Most subjects are now graded through linear instead of modular exams. This means less coursework and small tests over the course of a year or two, and instead students sit one big exam at the end of the year. This brings with it some tricky challenges for students, such as having to remember large amounts of information, managing their independent study time, and performing well under exam pressure. Fortunately, tips from cognitive psychology research may have just the solutions.
Why Students Forget Things
There are two main reasons why students forget things. Firstly, because many of the revision strategies they employ don’t lead to long term learning. In order to remember things, students have to think hard about them. Essentially, anything that can either a) be done on autopilot or b) be gained quickly (but also be forgotten quickly). This is why strategies such as simply re-reading notes and highlighting key phrases tend not to help long term memory.
The second reason is in the order that students learn things. If students have to study module one, then module two, then module three (and so on) then by the time they get to module twenty, they would have all but forgotten everything in module one. Essentially, they would have to learn it all from scratch just before their exams (cue panic, stress and generally poor performance).
How to Remember Large Amounts of Information
To address the first issue (on how students learn things), research suggests that the most effective strategy is ‘retrieval practice’. Retrieval Practice is the act of having students generate an answer to a question. This can be quizzes, multiple choice tests, or simply verbally answering a question. Research suggests that there are many benefits to this approach. These include, but are not limited to:
- Helping the brain make new connections
- Strengthening existing connections
- Allowing students to recall information under times of stress
- Prompting students to confront what they do and don’t know
To address the second issue (of the order that students learn things in), evidence suggests that students should ‘space’ their learning. Doing little and often is more effective than doing a lot all at once. An example of this would be how doing one hour a day for seven days is more effective than doing seven hours of learning in one day. This process works because it allows the learner time to forget and relearn the material, which embeds and ingrains it into long term memory.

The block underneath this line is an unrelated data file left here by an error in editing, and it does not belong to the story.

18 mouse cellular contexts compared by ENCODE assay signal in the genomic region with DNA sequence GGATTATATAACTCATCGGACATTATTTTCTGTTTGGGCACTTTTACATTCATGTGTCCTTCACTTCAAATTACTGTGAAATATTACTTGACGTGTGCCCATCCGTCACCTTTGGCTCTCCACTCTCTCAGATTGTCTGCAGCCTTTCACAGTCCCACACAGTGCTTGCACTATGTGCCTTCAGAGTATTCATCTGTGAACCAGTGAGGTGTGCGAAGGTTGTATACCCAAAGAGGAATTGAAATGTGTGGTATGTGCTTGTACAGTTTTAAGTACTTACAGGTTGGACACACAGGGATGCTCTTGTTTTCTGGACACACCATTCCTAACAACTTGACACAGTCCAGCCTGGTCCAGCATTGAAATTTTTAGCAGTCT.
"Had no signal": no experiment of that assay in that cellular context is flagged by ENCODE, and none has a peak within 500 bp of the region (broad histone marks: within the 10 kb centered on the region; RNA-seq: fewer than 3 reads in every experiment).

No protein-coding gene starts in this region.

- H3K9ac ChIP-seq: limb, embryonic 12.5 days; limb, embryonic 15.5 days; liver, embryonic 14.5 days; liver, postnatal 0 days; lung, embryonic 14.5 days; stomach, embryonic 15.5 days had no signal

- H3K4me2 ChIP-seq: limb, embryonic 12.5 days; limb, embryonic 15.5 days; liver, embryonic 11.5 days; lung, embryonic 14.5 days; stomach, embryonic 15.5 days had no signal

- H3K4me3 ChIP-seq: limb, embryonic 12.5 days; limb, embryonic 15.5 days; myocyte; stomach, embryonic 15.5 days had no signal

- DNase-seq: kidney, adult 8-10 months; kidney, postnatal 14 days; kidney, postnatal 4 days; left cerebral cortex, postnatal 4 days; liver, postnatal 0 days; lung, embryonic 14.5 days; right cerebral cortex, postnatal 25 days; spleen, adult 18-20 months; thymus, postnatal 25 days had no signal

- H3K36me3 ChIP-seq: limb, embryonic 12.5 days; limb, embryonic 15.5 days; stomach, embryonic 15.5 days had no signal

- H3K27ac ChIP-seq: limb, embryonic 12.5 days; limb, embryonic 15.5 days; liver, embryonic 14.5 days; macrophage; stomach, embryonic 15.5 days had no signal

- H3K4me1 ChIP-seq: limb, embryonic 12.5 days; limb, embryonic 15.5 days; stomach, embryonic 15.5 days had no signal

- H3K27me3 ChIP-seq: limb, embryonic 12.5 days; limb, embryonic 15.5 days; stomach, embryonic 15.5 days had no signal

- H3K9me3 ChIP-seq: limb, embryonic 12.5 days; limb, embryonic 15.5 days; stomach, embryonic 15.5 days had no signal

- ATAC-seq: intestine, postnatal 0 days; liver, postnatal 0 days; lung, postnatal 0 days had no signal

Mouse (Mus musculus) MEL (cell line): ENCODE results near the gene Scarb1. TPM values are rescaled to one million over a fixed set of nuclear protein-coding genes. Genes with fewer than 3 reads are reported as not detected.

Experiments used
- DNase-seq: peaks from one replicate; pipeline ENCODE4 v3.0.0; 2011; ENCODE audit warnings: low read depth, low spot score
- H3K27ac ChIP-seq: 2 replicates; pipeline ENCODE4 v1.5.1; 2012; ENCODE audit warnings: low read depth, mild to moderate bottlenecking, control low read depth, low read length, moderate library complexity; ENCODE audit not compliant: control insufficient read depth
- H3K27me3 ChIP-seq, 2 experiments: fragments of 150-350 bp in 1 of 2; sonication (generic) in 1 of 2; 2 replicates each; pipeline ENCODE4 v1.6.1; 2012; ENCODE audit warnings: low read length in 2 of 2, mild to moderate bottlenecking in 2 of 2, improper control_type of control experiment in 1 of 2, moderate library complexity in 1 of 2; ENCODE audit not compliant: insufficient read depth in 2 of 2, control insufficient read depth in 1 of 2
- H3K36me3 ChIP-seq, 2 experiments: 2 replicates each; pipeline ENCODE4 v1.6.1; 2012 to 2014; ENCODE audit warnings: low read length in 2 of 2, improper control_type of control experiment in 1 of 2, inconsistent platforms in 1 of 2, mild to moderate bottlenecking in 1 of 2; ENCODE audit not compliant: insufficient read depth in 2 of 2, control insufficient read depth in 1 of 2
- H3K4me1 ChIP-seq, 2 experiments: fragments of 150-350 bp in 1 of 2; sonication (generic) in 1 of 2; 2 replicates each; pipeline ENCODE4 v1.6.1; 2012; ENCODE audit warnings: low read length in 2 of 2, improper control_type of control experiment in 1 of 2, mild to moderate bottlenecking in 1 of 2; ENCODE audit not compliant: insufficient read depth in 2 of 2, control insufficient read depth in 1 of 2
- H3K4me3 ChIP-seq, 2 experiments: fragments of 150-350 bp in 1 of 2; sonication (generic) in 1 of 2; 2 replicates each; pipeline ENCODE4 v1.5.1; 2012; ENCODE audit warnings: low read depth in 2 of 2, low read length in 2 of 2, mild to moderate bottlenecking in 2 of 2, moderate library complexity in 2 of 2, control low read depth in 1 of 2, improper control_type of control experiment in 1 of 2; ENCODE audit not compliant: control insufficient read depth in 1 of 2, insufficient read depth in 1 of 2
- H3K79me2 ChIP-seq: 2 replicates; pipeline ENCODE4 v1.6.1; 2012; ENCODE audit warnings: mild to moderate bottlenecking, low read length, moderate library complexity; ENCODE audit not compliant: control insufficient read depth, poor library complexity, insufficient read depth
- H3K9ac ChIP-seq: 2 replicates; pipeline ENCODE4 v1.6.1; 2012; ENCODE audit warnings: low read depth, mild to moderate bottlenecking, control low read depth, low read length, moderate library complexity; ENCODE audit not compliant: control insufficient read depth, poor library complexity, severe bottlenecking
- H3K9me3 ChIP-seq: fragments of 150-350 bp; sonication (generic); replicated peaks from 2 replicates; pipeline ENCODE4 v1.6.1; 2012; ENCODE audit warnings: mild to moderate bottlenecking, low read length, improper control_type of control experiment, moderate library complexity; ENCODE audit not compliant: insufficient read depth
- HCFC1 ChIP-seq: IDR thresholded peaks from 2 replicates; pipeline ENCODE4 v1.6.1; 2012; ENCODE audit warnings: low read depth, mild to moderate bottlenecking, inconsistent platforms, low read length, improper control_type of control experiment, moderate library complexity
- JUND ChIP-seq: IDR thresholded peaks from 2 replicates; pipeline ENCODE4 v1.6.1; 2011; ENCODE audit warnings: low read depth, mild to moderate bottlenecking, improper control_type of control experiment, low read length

Taking both of these strategies into account, schools would be well advised to regularly quiz students (at either the start or end of each lesson) on topics that were studied a few weeks ago. This ensures that they get plenty of retrieval practice in a well-spaced out manner.
Managing Time More Effectively
Left to their own devices, people tend to procrastinate. Research suggests that most students are poor predictors at estimating how long a task will take to complete, as they get distracted or face unexpected obstacles along the way. This is called ‘The Planning Fallacy’.
One study found that one of the best ways to overcome the planning fallacy is if a teacher sets small regular deadlines. This was proven to help students manage their time better and achieve higher grades. Breaking down the work required on a two year course into small and manageable chunks helps students stay on task and not get overwhelmed.
Handling Exam Pressure
For most students, exams can be stressful. With linear exams, the ability to perform well under pressure has become a premium skill. Fortunately, this is something that can be taught, learnt and developed. These skills include how students talk to themselves, learning how to manage their emotions, and focusing their attention on the things that are helpful and controllable.
The Education Endowment Foundation has found that helping students to develop their metacognition and self-regulation skills can be found to add up to 7 months of additional learning. This area of research has been found to be based on a large range of studies and is cheap to implement. All of which, has given educators and psychologists cause for optimism in this area.
The move from modular to linear exams need not be a cause for concern for either students or teachers. As researchers learn more about the science of learning, the strategies detailed above offer a range of opportunities to help students tackle this challenge. By teaching them material using retrieval practice and spacing, by setting short and regular deadlines, and by developing their metacognitive and self-regulation skills, they cannot just survive their linear exams, but thrive whilst taking them.